The attorney-client privilege encourages full and frank communication between attorney and client, whether the client is an individual or a large corporation. Protecting confidential communications promotes broader public interests in the observance of law and the administration of justice. However, in shareholder derivative actions alleging harm by the corporation against stockholders, some courts have held that the corporate attorney-client privilege should be balanced with the interests of the shareholders, and that the privilege may therefore be subject to limitations. This is known as the “fiduciary exception,” which was recently upheld in Delaware.

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Forum Shop to Avoid Malpractice

Have you considered the possibility that attorneys are susceptible to malpractice for failing to initiate suit in the venue most advantageous to their client? Forum shopping is a common term for the practice of initiating a claim in the court thought most likely to provide a favorable judgment. Whether it’s due to the laws of that jurisdiction, a more sympathetic audience, convenience, the fact-finder, or myriad other considerations, the venue may make a big difference. But, as we learn from a recent decision, the attorney that picks the wrong door may be exposed to a malpractice suit.

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Confidentiality Issues in High Profile Litigation

It was nearly 20 years ago when a white Ford Bronco sped down an Los Angeles highway containing O.J. Simpson. Some believe that the trial that followed changed litigation, but there have been a number of trials that have garnered international attention since: Oscar Pistorius, Michael Jackson, and Amanda Knox are more recent examples. Attorneys involved in high-profile litigation have unique responsibilities to consider when balancing obligations to the client with immense pressure imposed by the media and the public. In particular, confidentiality issues are prevalent in these types of cases as the media probes for sexy details. This makes an attorney’s job more difficult. Confidentiality agreements may help, but they are not a sure thing as demonstrated by a recent decision.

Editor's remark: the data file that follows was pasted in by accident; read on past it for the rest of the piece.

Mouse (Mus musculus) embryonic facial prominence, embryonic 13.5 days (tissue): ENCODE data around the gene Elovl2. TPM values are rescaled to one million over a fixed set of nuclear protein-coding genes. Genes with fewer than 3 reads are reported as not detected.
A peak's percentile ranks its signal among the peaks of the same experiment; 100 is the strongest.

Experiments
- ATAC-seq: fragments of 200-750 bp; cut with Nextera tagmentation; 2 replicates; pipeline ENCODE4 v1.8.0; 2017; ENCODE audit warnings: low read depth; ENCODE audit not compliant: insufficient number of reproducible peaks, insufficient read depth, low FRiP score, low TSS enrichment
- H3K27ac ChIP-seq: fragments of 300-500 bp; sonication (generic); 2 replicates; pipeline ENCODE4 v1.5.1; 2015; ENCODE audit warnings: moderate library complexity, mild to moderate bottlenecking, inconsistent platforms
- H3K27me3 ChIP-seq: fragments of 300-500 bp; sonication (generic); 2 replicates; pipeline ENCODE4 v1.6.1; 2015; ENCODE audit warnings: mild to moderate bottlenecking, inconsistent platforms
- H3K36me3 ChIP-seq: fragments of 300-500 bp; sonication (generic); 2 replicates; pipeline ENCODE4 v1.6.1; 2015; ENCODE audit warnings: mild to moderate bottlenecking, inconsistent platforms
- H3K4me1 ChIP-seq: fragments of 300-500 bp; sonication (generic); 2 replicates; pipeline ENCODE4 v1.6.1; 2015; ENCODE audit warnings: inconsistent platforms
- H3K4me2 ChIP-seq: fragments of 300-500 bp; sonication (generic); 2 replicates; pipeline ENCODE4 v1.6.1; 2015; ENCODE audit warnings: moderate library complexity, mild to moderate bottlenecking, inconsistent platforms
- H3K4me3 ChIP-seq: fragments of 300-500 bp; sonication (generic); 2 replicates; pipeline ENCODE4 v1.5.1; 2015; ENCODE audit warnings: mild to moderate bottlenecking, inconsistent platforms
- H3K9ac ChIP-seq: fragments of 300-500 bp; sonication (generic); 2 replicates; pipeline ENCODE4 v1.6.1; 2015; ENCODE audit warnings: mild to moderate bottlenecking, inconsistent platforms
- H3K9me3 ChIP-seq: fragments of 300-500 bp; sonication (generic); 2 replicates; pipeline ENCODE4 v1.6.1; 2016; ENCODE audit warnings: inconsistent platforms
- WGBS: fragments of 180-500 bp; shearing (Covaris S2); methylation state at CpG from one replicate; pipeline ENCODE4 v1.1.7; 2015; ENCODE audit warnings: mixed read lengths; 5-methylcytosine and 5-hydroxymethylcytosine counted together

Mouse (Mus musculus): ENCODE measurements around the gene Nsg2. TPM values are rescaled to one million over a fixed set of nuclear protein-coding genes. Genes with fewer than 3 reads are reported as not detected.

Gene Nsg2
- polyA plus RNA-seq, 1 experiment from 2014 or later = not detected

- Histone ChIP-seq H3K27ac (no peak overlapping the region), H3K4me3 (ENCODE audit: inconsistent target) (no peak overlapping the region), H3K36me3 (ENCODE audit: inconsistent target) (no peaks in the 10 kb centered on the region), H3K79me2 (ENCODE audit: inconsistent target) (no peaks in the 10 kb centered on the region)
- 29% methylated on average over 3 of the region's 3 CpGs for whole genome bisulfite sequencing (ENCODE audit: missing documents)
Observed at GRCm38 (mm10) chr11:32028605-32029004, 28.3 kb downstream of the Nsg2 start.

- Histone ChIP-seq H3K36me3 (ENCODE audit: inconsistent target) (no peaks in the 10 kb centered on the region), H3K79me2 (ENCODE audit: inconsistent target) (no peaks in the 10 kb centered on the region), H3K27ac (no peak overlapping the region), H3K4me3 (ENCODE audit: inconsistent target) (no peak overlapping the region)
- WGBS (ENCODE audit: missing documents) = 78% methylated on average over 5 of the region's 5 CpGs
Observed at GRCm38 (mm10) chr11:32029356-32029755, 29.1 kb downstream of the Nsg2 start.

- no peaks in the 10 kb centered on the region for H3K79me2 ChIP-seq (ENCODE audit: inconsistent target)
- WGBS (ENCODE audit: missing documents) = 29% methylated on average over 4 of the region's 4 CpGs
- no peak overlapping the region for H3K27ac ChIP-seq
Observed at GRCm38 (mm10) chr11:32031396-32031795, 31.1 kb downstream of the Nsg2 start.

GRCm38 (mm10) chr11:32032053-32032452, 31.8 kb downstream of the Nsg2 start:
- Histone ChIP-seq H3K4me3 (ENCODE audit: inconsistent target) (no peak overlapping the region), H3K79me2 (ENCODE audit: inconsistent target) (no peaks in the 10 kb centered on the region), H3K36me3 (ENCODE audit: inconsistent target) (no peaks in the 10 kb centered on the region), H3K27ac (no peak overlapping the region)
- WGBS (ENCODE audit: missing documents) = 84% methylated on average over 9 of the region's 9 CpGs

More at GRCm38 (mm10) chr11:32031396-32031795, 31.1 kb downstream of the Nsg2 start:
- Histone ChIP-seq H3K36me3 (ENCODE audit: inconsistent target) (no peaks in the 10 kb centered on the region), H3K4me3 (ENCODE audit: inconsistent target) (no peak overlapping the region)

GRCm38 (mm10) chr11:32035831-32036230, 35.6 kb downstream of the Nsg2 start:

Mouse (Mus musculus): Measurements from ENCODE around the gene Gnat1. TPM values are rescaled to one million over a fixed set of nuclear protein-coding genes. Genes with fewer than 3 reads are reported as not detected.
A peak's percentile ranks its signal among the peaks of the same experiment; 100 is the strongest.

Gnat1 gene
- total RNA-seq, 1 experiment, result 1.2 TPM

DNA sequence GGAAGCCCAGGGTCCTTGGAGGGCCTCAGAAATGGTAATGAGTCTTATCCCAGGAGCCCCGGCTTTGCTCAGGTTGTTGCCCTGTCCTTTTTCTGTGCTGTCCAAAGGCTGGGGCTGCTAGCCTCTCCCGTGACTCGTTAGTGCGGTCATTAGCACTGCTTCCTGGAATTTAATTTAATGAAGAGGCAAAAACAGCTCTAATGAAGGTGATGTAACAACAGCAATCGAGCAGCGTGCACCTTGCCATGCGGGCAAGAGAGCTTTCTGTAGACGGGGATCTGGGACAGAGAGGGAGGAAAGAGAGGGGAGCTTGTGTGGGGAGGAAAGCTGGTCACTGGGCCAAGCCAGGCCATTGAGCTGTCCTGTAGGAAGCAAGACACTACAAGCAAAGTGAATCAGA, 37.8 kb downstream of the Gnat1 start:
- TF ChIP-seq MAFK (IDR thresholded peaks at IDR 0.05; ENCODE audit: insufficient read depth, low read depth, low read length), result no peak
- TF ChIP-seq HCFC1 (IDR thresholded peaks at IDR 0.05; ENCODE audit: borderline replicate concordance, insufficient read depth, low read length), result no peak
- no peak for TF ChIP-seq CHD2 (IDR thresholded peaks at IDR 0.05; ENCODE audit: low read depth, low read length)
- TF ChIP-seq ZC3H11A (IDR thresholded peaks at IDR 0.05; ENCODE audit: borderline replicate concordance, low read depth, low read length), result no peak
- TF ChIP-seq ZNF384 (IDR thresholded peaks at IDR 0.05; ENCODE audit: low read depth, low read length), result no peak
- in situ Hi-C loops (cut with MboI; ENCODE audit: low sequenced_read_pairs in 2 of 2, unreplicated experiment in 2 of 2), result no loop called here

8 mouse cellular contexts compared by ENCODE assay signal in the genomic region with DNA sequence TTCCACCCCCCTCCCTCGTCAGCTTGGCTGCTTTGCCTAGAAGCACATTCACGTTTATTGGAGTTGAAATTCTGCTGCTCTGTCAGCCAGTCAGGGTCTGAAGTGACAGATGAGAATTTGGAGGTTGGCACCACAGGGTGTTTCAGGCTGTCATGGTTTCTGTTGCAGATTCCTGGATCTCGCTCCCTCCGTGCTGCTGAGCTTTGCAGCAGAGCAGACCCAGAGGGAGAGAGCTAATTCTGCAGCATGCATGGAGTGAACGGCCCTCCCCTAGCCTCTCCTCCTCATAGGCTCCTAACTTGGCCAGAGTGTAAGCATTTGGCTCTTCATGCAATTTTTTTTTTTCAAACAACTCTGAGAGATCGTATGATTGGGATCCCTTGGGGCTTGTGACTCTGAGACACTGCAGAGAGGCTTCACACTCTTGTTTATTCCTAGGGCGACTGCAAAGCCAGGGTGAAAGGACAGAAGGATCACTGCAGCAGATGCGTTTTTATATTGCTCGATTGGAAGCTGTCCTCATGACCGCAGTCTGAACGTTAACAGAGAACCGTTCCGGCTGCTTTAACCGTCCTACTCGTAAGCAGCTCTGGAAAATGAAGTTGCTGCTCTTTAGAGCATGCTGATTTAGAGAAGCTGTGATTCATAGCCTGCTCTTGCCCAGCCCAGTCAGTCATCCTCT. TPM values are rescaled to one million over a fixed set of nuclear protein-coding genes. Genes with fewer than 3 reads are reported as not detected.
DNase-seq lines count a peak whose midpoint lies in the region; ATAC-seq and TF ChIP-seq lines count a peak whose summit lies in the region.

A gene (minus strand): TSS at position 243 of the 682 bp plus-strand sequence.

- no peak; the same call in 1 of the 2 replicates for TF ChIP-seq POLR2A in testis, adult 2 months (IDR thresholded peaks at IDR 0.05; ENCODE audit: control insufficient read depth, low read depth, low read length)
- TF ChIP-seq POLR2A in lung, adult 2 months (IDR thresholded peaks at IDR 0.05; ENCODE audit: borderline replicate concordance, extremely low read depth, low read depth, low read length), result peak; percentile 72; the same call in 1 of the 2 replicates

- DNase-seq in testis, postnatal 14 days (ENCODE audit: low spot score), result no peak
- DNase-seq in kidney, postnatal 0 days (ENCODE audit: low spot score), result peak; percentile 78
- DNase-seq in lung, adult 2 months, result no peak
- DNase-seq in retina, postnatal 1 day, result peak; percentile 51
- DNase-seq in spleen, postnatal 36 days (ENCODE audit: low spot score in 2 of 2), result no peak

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Stop; Hammer (Clause) Time

Litigation is big business with big dollar signs. As a result of the large awards that can result from malpractice suits, many professionals, their attorneys, and insurers are interested in early settlement discussions. When considering settlement, the defense team must balance “right and wrong,” pride, defense costs, and other complicated factors that are difficult to quantify. For the professional, the decision may be more about reputation and morals than budgets. As a result, insureds may not always want to follow their insurer’s inclination to settle. Enter the “hammer clause.”

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Real Estate Transactions Pose the Greatest Risk of Attorney Malpractice

According to a recent study, real estate transactions pose the most risk to attorneys of a malpractice claim. In its annual survey, the American Bar Association reported a higher percentage of professional liability claims stemming from real estate dealings than any other area. Over the past several years, plaintiff personal injury claims topped the list, but to the joy of the plaintiff's bar and the chagrin of real estate professionals, that trend is apparently changing.